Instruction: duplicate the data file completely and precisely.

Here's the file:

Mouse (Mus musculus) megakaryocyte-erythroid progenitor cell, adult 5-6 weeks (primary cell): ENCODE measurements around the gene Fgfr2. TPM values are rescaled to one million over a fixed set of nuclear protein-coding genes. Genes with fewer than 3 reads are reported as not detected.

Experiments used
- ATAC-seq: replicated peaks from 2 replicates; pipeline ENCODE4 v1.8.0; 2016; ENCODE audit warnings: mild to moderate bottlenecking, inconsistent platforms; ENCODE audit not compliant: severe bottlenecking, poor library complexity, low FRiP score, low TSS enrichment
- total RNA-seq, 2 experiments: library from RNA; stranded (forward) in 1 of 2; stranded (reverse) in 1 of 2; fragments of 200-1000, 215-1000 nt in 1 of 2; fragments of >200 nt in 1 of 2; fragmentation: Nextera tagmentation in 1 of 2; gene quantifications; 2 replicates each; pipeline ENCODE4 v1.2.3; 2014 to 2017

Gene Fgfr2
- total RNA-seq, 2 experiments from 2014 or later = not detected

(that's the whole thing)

Mouse (Mus musculus) megakaryocyte-erythroid progenitor cell, adult 5-6 weeks (primary cell): ENCODE measurements around the gene Fgfr2. TPM values are rescaled to one million over a fixed set of nuclear protein-coding genes. Genes with fewer than 3 reads are reported as not detected.

Experiments used
- ATAC-seq: replicated peaks from 2 replicates; pipeline ENCODE4 v1.8.0; 2016; ENCODE audit warnings: mild to moderate bottlenecking, inconsistent platforms; ENCODE audit not compliant: severe bottlenecking, poor library complexity, low FRiP score, low TSS enrichment
- total RNA-seq, 2 experiments: library from RNA; stranded (forward) in 1 of 2; stranded (reverse) in 1 of 2; fragments of 200-1000, 215-1000 nt in 1 of 2; fragments of >200 nt in 1 of 2; fragmentation: Nextera tagmentation in 1 of 2; gene quantifications; 2 replicates each; pipeline ENCODE4 v1.2.3; 2014 to 2017

Gene Fgfr2
- total RNA-seq, 2 experiments from 2014 or later = not detected